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Tuesday, 8 July 2008

Intuitive Walking -The will to be with Mother Nature (The Art of Zen-Punk Walking and Inherent Learning). A Pilgrimage into the Unknown Without a Map.

Harry's intuitive walk, Avon estuary, Bristol, 2001.

Intuitive Walking - The will to be with Mother Nature (The Art of Zen-Punk Walking and Inherent Learning). A Pilgrimage into the Unknown Without a Map….

(Please note that this article is not intended to convince you into taking unnecessary dangers and that, like all good things in life, you make decisions based on your own self determinisation – you take the risk if you think it’s worth taking). In actual fact, this article is a personal itinerary and investigation, written outloud in public (as I plan my next intuitive walk shortly).


Since I was nine years old, I have had a calling. This calling, an inner voice if you like, has been to ‘walk and meditate’. This inner direction, so to speak, is something I brought into being when I was 20 years old, listening to the direction, as part of a vision that I experienced, whereby a mental picture of a place in East Africa came into my psychic radar. I acted on faith, and found myself six months later in Arusha (Tanzania) in East Africa; on an exercise in walking and mediation – with no particular preconceived outcome(s). I did not, however, recognize this as a typical holiday trip. Now, 17 years later, having journeyed many geographic places, with many exposures to a sense of alienated places, through to more familiar locations and safer have(a)ns - the point being, that I now sense a time in my life to allow this ‘calling’ to re-enter my psychic radar. So below, I present the way in which I will engage this process, that being something I describe as Intuitive Walking (and the art of zen-punk meditation – at cross between the attributes of zen meditation and DIY creativity).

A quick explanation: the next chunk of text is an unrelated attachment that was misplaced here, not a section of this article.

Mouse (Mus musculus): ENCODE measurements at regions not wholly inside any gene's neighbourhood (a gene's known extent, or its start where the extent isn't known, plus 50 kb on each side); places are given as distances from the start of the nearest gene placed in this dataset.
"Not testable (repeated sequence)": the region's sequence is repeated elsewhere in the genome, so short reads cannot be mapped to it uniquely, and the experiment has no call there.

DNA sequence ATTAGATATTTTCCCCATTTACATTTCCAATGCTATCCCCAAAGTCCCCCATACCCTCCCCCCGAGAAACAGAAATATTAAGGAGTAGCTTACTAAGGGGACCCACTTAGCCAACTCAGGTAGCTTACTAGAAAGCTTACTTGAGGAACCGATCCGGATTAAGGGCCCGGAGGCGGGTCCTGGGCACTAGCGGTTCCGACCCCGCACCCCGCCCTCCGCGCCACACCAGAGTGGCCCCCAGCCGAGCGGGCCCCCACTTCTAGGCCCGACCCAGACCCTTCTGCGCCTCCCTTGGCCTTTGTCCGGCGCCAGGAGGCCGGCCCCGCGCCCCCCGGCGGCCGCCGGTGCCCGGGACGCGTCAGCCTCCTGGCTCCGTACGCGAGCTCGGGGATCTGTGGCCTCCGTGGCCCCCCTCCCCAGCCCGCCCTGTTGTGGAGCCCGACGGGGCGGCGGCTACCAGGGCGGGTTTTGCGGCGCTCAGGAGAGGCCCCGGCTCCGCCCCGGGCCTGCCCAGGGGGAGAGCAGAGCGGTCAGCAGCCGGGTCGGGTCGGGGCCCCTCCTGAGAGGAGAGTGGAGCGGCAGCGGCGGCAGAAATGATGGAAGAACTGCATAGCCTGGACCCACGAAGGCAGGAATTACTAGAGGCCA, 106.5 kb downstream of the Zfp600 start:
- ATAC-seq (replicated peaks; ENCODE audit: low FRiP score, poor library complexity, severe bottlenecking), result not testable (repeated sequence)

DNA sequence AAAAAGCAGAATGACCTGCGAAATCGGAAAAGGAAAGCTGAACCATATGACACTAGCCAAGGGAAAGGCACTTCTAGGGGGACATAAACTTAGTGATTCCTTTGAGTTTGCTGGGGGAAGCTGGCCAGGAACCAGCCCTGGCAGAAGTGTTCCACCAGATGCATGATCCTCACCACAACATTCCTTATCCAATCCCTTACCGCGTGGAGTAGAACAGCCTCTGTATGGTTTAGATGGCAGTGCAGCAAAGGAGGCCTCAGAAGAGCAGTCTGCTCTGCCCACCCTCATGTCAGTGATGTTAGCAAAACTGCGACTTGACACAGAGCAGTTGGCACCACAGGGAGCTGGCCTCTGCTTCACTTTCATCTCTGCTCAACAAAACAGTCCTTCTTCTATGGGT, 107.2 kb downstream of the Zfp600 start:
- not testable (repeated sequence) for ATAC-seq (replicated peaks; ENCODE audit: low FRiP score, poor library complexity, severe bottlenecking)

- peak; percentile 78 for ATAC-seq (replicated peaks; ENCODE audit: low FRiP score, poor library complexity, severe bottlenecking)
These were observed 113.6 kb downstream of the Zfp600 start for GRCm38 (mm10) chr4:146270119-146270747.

Dare we go into the countryside for example, into landscapes unknown, without a map whatsoever (with suitable provisions, dare we risk the dangers of the terrain for our absolute survival)? The Eccentric Archaeologist may well benefit from un-prescribed outings, the pleasure of walking intuitively into the unknown. The benefits – a step closer to nomadic migration, a step further away from our dominant prescribed existence (certainly in ‘The West’) – a little sojourn, a shamanic shift from our chakra’s that are blocked by the geographic and physiological determinisation of our nannying dictatorship that manipulates our sense of purpose in cities and towns, of farmed land, or built up geographic territories – our paths of prevalent existence that quashes us with a sense of passive, negative introspection, of hedonistic commercialisation, the rampant conservatism that prevails into many a neighbourhood – into our lives. Dare I present the Zen-Punk of Intuitive Walking, stepping over the boundaries of personalised limitations as figments of our fear-strapped imagination!? The intuitive walker finds refuge in being amongst the unknown, celebratory and rewarding at every turn, every step into the unknown, encountering demons and angels as they present themselves….


The mindset for such a walk must first of all be one of commitment - committing to the unknown, the (im)possible, to the sense of pure adventure. Such a walker can go solo, or with a partner walker, or less favourably – with a group (with each person committed to going where they have not prior planned of course). Each of these scenarios offer different challenges in the walk, this being a matter of negotiation. A solo walker is working on their own instincts, making decisions that they alone are responsible for. A partnership offers both coercion – negative and positive (as encouragement to go ‘the extra step’ can be both a challenge to undertake or a consideration to prevent a path into the unknown (conservatism may enter into the limitations of risk taking). A group is limited potentially with decision making, of accountability and of confusion. A leader may be borne, and here the controversy lies - the nervous energy of law and order, we bring our own baggage (unfortunately this should be left at home (metaphorically)). An intuitive group walk may well result in cluster arguments, whereby the anxiety of one or two people, for example, will set people against each other. Intuitive walking is seriously in peril if this is the (likely case) and one that will prevent the benefits of walking with no prescribed outcome (hard for many to accept, yet astonishingly powerful if people take this journey).

A crucial element of intuitive walking is not to have any prior sense of where you are to go, what you plan to see, no landmarks or planning whatsoever in respect of places the you will visit.